Unlike credit card thieves, who usually charge merchandise and then resell it to come up with money, people who create counterfeit ATM or debit cards by stealing your PIN and other account data can simply pull cold cash from your bank account, according to Consumer Reports.

Managers and employees of University Market, located on the southeast corner of Shaw and Willow avenues, said they are well aware of debit card skimming scams. To ensure that debit card skimming does not occur at this facility, meetings are held to educate employees about what to look for when cleaning equipment, refilling supplies and helping customers daily.

The store is open 24 hours, and there is ongoing surveillance from several locations. Therefore, the store is never left unattended by employees, who could promptly address suspicious characters and issues that may occur.

“Cameras are deterrents,” University Market manager Chris Benjamin said.

“People are able to get into the system through working for pump repair or pump installation companies,” Benjamin said. “You’re not going to see it as much because of new systems.”
If fraud did occur, Benjamin said that University Market is prepared with phone numbers for fraud response hotlines.

The manager of Dog House Grill, Matt Billingsley, said that they have never experienced debit card skimming. The only type of plastic accepted by the restaurant is credit, and identification is checked with each card, Billingsley said.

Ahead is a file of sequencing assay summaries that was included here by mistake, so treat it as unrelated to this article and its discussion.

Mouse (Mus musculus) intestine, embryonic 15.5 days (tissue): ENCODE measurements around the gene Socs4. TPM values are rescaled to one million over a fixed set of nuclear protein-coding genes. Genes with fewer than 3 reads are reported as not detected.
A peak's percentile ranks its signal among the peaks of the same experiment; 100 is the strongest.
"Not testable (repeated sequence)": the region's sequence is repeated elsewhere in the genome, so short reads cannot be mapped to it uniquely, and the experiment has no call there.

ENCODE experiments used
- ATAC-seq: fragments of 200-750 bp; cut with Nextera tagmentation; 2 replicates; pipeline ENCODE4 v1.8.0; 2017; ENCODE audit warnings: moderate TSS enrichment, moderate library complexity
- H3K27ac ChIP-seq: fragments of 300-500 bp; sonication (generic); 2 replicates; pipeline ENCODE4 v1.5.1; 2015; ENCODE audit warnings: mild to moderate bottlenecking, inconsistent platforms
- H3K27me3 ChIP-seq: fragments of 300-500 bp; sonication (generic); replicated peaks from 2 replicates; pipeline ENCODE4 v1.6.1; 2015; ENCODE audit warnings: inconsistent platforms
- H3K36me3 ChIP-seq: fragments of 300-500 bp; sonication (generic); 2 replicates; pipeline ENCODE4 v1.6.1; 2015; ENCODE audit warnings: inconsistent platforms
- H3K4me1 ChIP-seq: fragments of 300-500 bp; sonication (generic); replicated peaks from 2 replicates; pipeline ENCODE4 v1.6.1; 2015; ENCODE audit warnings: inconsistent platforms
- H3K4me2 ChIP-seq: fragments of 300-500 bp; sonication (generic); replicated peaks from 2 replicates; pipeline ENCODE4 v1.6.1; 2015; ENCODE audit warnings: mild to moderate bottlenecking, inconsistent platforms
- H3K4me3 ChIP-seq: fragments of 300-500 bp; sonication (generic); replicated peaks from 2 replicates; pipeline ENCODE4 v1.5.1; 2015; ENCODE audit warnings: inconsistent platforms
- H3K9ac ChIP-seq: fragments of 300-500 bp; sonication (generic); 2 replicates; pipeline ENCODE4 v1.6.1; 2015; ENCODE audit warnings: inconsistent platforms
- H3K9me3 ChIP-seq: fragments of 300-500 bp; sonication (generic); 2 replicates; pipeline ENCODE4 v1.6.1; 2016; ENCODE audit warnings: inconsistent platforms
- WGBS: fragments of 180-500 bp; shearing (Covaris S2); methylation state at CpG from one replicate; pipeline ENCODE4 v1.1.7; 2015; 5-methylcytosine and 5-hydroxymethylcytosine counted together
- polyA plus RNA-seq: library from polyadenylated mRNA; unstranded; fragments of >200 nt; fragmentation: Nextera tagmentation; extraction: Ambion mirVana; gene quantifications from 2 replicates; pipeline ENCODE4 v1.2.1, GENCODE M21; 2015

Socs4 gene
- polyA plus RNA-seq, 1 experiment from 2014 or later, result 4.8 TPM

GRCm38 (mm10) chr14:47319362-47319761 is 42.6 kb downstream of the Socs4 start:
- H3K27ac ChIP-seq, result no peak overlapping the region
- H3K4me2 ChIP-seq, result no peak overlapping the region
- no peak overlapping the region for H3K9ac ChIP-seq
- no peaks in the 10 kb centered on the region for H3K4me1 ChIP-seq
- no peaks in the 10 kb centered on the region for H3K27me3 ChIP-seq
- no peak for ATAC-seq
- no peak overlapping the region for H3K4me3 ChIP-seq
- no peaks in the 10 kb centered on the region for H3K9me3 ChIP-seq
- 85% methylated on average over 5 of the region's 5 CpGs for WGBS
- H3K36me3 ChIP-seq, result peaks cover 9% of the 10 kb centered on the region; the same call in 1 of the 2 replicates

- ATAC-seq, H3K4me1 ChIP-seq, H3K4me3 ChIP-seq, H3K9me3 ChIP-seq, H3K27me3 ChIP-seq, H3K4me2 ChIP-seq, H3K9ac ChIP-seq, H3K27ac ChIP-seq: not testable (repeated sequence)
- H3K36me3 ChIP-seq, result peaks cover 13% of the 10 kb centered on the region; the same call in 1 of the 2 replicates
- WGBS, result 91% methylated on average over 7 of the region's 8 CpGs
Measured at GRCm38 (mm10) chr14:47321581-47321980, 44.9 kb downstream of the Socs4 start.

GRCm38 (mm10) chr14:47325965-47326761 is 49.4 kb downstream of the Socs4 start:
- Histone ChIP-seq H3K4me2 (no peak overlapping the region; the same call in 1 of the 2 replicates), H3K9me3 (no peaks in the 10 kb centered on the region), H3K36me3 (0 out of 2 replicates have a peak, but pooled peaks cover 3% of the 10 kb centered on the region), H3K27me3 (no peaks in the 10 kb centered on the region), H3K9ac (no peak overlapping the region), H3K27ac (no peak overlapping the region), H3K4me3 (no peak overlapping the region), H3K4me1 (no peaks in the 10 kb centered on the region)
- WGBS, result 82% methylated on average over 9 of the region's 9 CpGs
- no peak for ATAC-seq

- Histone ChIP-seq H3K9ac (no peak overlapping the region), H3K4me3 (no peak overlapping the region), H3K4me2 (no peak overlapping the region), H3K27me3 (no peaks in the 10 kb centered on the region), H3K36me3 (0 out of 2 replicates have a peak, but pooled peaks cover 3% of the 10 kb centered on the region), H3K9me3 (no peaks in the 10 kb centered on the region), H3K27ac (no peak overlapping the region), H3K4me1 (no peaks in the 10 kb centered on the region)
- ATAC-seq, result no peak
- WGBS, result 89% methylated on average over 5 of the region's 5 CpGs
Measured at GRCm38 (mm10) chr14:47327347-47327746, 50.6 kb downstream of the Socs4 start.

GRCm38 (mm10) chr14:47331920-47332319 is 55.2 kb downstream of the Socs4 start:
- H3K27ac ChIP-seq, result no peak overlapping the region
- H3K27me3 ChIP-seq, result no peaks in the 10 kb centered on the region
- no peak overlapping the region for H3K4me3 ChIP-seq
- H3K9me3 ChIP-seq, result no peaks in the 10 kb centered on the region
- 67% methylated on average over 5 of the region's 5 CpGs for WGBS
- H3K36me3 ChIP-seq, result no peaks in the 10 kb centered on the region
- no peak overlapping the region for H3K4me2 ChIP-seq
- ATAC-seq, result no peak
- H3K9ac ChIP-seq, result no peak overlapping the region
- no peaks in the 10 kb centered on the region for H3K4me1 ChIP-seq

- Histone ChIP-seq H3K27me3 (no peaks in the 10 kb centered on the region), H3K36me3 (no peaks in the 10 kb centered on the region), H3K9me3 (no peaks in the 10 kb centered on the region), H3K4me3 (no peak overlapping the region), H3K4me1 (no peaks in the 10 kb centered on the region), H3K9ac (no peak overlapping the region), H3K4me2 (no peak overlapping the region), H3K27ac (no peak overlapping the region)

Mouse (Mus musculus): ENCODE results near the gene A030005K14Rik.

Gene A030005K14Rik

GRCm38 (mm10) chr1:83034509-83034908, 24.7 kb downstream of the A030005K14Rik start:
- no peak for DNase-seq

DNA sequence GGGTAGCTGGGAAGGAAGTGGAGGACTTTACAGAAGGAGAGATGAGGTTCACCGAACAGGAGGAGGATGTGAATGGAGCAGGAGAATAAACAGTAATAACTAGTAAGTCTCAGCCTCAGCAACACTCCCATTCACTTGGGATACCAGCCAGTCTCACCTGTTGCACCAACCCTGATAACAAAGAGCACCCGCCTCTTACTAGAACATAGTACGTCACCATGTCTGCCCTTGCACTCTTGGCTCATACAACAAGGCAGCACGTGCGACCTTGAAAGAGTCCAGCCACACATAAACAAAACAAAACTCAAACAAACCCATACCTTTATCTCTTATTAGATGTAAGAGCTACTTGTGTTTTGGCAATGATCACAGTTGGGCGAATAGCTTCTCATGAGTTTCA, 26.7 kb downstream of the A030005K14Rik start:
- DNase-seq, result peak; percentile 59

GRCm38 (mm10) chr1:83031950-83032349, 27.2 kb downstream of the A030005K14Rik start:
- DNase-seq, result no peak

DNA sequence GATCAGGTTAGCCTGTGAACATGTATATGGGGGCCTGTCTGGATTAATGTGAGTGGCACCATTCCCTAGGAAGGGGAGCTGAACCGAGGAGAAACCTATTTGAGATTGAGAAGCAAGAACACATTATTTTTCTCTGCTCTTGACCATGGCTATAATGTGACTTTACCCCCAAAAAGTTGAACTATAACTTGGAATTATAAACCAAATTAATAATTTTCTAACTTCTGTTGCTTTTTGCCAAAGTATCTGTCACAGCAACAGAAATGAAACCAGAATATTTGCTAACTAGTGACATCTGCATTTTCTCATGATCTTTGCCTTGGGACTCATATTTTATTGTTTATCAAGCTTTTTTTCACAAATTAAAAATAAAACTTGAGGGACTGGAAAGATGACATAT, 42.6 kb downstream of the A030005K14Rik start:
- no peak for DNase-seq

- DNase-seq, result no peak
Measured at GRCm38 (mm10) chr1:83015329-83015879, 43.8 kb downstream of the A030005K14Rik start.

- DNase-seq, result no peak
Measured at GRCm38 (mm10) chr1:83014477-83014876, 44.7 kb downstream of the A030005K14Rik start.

The computer system used by Dog House Grill employs top of the line security for credit card theft and only shows the last four digits of a credit card number.

Billingsley said that the only way a server could obtain a full card number is if they wrote the number down while handling the customer’s card.

Any incorrect usage of a card, such as not checking ID or using the wrong card in a transaction, results in employee termination, Billingsley said.

“As a restaurant, we pride ourselves on customers using their credit cards and that it is indeed the card owner, knowing every time a person uses a card it was as if we were using our card,” Billingsley said. “We want the same protection.”

Dehner advises individuals to keep an eye on their debit card, to keep their receipts and to compare them to their bank statement at the end of each month.

“Students, faculty and staff need to be aware of the possibility of all types of credit and debit card scams, including skimming,” Dehner said. “An informed and knowledgeable public plays a significant role in preventing these frauds.”

Debit Tips

Consumer Report shares these recommendations to help you avoid getting scammed.

Don’t type your PIN at the pump. Instead, identify your card as a credit card. That way it will be processed through a credit card network, and you will have greater protection.

Use ATMs located at banks. Attaching and retrieving a device used for scams is more likely to happen at a non-bank setting.

Closely monitor your bank accounts. Debit card fraud can have a greater impact on your finances than credit card fraud. If you notice suspicious activity on your accounts, report it to your bank immediately.